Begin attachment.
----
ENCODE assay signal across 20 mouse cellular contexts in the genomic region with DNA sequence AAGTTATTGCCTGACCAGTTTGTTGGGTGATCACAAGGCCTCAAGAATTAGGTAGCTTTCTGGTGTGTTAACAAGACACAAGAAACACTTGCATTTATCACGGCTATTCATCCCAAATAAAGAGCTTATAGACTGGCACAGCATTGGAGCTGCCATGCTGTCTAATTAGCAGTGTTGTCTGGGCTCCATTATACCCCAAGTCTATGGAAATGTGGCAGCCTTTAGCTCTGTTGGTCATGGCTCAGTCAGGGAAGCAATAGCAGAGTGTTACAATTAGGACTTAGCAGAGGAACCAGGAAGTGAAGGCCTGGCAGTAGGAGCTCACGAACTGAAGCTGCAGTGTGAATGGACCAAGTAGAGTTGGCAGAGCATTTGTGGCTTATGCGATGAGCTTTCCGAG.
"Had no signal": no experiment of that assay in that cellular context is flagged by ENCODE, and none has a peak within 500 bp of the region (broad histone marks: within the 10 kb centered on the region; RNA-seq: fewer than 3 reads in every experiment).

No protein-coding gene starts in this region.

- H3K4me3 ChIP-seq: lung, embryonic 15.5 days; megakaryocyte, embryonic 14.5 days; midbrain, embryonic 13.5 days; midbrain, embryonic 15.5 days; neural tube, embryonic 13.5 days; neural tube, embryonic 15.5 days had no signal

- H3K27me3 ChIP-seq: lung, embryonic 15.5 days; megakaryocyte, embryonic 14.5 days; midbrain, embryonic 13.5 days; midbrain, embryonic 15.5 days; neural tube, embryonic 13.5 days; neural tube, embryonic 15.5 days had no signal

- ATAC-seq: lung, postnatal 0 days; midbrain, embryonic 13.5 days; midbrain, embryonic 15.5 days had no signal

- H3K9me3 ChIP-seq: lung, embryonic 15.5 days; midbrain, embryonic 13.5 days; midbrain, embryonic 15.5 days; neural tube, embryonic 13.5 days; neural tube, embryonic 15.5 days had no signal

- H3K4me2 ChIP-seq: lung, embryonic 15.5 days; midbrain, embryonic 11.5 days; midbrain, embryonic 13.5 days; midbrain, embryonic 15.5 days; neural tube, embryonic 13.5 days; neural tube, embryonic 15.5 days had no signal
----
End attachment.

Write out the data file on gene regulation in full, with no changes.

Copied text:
ENCODE assay signal across 20 mouse cellular contexts in the genomic region with DNA sequence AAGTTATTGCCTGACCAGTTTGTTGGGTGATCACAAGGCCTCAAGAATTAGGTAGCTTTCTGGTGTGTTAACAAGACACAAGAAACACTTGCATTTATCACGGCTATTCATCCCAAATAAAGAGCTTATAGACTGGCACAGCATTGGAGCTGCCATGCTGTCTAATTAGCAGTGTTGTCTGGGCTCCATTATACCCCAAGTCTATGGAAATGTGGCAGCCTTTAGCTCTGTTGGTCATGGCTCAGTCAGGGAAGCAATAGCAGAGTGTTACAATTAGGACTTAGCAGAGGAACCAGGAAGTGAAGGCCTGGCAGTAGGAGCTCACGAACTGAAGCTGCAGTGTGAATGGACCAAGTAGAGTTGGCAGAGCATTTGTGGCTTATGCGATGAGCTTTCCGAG.
"Had no signal": no experiment of that assay in that cellular context is flagged by ENCODE, and none has a peak within 500 bp of the region (broad histone marks: within the 10 kb centered on the region; RNA-seq: fewer than 3 reads in every experiment).

No protein-coding gene starts in this region.

- H3K4me3 ChIP-seq: lung, embryonic 15.5 days; megakaryocyte, embryonic 14.5 days; midbrain, embryonic 13.5 days; midbrain, embryonic 15.5 days; neural tube, embryonic 13.5 days; neural tube, embryonic 15.5 days had no signal

- H3K27me3 ChIP-seq: lung, embryonic 15.5 days; megakaryocyte, embryonic 14.5 days; midbrain, embryonic 13.5 days; midbrain, embryonic 15.5 days; neural tube, embryonic 13.5 days; neural tube, embryonic 15.5 days had no signal

- ATAC-seq: lung, postnatal 0 days; midbrain, embryonic 13.5 days; midbrain, embryonic 15.5 days had no signal

- H3K9me3 ChIP-seq: lung, embryonic 15.5 days; midbrain, embryonic 13.5 days; midbrain, embryonic 15.5 days; neural tube, embryonic 13.5 days; neural tube, embryonic 15.5 days had no signal

- H3K4me2 ChIP-seq: lung, embryonic 15.5 days; midbrain, embryonic 11.5 days; midbrain, embryonic 13.5 days; midbrain, embryonic 15.5 days; neural tube, embryonic 13.5 days; neural tube, embryonic 15.5 days had no signal